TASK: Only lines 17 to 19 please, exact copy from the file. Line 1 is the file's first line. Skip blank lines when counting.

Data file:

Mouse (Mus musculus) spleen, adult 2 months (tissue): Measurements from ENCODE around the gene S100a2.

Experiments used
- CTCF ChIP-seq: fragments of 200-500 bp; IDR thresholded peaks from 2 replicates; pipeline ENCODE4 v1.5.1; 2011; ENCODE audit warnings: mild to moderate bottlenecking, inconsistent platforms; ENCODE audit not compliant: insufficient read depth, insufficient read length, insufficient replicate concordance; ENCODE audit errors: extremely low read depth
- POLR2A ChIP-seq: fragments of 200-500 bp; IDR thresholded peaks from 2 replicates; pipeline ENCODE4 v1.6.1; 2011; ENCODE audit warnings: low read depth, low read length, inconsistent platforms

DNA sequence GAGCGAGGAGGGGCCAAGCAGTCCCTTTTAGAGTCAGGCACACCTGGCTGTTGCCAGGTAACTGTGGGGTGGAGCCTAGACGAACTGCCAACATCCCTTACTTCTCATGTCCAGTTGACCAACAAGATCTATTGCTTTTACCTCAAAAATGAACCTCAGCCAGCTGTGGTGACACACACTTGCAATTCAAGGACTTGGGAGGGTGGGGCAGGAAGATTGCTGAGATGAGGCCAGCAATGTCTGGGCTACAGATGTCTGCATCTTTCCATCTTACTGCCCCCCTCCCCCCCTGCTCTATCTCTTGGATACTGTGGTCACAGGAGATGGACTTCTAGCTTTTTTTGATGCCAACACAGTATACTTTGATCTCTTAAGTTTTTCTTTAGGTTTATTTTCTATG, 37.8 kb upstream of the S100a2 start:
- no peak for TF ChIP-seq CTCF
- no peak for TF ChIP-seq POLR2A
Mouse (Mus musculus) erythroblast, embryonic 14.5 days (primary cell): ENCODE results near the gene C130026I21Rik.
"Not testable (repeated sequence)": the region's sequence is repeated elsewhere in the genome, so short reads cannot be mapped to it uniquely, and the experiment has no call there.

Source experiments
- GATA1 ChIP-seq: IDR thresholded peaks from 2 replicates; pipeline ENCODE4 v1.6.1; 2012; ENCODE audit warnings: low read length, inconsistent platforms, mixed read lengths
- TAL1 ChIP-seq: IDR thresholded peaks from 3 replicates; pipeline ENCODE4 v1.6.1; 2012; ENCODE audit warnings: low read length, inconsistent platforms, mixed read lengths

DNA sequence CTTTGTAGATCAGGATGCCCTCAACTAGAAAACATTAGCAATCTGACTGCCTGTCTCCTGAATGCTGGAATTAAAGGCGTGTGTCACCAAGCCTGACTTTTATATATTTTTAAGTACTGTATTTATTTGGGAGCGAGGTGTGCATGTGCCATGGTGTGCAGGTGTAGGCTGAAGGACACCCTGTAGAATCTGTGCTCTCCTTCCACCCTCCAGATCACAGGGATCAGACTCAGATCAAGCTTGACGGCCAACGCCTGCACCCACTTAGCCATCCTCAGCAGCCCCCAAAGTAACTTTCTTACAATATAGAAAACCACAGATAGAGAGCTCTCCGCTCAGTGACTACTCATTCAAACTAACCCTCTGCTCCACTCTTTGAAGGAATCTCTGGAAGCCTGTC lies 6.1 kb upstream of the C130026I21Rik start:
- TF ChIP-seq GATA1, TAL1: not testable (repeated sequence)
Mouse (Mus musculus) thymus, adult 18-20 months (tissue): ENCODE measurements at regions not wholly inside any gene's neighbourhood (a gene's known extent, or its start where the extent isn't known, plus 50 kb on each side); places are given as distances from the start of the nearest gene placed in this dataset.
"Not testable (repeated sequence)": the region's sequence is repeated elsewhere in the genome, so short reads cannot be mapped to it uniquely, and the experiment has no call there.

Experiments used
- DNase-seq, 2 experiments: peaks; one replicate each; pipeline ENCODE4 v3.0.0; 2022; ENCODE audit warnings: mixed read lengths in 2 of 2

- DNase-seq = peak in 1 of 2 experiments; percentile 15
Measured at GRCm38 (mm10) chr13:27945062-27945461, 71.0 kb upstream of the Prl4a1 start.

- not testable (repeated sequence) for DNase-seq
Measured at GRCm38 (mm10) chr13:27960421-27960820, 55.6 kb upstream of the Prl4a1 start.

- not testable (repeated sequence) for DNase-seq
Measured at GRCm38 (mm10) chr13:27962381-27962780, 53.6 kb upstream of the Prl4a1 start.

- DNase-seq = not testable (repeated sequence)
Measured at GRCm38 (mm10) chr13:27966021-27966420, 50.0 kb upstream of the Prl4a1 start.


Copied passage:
Experiments used
- DNase-seq, 2 experiments: peaks; one replicate each; pipeline ENCODE4 v3.0.0; 2022; ENCODE audit warnings: mixed read lengths in 2 of 2

- DNase-seq = peak in 1 of 2 experiments; percentile 15